The event is also the perfect vehicle to show the younger generation that a career in the butchery trade is a viable choice. Whilst being a butcher may not be seen as the most glamorous career, the Tri-Nations highlights the technical skills, team work, creativity and precision required making it an interesting and specialist vocation.

The tournament is all about engagement with fellow butchers and consumers of all ages, and this is why social media has played a large part in the competition. The teams have created fun, short insights into their practices and processes for YouTube, bantered with each other on the Facebook page and shared selfie after selfie – each team member even had their own selfie stick!

Whilst Team GB didn’t achieve the ultimate result, this time, their skill and innovation showed they are some of Britain’s ultimate butchers! 

Wednesday, 16 September 2015

Red meat marketing: A world of innovation

Beef and lamb, like other commodities, operates in a global marketplace. Whilst each country competes for sales, the trade needs to grow internationally to ensure that people across the world maintain the meat-eating habit. Collaborating with other countries to share best practice on producing consistent, high quality product is a key to making sure this happens.  

AHDB Beef & Lamb’s ‘World of Innovation’ conference centred on using best practice across the world to help market beef and lamb carcases more effectively to drive red meat sales.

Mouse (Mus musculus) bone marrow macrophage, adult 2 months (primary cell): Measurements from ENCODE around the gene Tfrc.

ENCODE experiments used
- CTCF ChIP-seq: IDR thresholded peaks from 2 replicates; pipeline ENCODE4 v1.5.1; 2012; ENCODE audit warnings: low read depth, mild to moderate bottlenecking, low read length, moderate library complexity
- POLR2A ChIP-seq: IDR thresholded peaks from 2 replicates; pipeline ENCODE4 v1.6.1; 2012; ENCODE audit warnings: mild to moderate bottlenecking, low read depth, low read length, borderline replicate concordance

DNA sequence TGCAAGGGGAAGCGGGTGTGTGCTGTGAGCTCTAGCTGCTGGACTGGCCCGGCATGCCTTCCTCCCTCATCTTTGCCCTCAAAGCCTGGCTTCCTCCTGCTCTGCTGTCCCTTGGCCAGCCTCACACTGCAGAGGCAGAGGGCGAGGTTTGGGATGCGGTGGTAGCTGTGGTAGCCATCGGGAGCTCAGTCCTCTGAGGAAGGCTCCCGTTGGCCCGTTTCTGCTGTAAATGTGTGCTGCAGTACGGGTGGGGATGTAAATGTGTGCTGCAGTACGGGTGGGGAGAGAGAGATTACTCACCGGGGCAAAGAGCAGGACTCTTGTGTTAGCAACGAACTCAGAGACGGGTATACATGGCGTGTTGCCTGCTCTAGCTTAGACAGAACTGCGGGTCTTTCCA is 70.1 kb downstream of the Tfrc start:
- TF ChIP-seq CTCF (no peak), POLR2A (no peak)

The conference on September 10 at the Tower of London, was attended by representatives from across the retail, foodservice and independent sectors. They were all eager to improve their understandings of trends in the beef and lamb markets, learn how innovation in new product development (NPD) can boost sales, and hear from the keynote speakers from the Beef Innovation Group in the USA.

The event was kicked off by AHDB Beef & Lamb’s head of trade marketing, Mike Whittemore, who gave an insight into the brand pillars which form the trade marketing strategy. Campaigns range from thin cuts steaks, which repositions stewing and braising cuts as quick-cook and versatile, through to initiatives to help trade rediscover lamb and advances in reviving slow cooking. The overview illustrated the breadth of work the team undertake in maximising carcase utilisation and advances in research to meet the demands of the consumer.

Multiple retail trade sector manager, Matt Southam, then gave a beef and lamb market update. With a number of buyers and category managers in attendance, top of their list of questions was what motivates today’s shoppers to put beef and lamb into their baskets. Looking at how, when and who people are eating beef and lamb with, Matt showed that modern consumers looks for convenient quick-to-cook meals which can serve smaller households. With the average time spent making main meals down from 60 minutes in 1980 to 31 minutes in 2014, and 5.4 per cent more people eating alone than ever before, the need to provide an option that suits these changing consumer lifestyles is key for the red meat industry.

Matt revealed that more consumers are moving away from ‘home-made’ cooking. In fact, research suggested people will spend 234% more for meal solutions rather than individual ingredients. For the beef and lamb trade to meet this demand they need to provide recipe inspiration and innovation in packing options to give shoppers an easy-to-cook, yet tasty dish.